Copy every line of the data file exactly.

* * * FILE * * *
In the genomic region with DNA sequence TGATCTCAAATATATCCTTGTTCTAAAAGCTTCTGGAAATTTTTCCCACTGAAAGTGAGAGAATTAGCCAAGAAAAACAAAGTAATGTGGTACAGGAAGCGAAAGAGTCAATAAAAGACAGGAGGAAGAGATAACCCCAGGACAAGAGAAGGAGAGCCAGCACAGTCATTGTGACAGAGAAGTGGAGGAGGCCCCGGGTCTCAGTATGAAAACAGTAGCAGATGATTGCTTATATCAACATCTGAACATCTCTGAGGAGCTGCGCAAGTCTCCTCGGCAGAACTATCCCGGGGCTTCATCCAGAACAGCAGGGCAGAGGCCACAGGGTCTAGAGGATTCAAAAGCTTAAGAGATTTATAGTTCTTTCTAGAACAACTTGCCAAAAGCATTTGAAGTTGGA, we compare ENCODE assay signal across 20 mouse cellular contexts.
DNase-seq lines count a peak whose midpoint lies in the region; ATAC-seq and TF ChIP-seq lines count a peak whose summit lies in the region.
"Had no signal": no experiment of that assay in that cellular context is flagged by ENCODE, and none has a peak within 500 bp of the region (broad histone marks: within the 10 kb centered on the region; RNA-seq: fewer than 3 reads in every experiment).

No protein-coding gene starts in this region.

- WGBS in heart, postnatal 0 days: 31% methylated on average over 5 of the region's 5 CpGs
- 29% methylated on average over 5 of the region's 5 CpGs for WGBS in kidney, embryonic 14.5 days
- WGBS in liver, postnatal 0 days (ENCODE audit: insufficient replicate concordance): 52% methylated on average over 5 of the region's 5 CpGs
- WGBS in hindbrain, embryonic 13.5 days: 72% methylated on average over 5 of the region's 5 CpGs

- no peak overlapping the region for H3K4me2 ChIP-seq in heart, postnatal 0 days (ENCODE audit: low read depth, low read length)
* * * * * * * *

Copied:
In the genomic region with DNA sequence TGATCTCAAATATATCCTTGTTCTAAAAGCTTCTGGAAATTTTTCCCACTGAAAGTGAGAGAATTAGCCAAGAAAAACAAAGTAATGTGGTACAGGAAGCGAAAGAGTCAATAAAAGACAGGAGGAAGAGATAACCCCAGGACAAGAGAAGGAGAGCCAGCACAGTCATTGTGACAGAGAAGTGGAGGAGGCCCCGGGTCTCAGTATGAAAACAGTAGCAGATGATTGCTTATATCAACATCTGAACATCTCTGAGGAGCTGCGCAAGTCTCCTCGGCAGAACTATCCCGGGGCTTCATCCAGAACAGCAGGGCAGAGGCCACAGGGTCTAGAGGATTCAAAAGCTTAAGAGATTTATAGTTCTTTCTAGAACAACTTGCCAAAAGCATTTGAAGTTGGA, we compare ENCODE assay signal across 20 mouse cellular contexts.
DNase-seq lines count a peak whose midpoint lies in the region; ATAC-seq and TF ChIP-seq lines count a peak whose summit lies in the region.
"Had no signal": no experiment of that assay in that cellular context is flagged by ENCODE, and none has a peak within 500 bp of the region (broad histone marks: within the 10 kb centered on the region; RNA-seq: fewer than 3 reads in every experiment).

No protein-coding gene starts in this region.

- WGBS in heart, postnatal 0 days: 31% methylated on average over 5 of the region's 5 CpGs
- 29% methylated on average over 5 of the region's 5 CpGs for WGBS in kidney, embryonic 14.5 days
- WGBS in liver, postnatal 0 days (ENCODE audit: insufficient replicate concordance): 52% methylated on average over 5 of the region's 5 CpGs
- WGBS in hindbrain, embryonic 13.5 days: 72% methylated on average over 5 of the region's 5 CpGs

- no peak overlapping the region for H3K4me2 ChIP-seq in heart, postnatal 0 days (ENCODE audit: low read depth, low read length)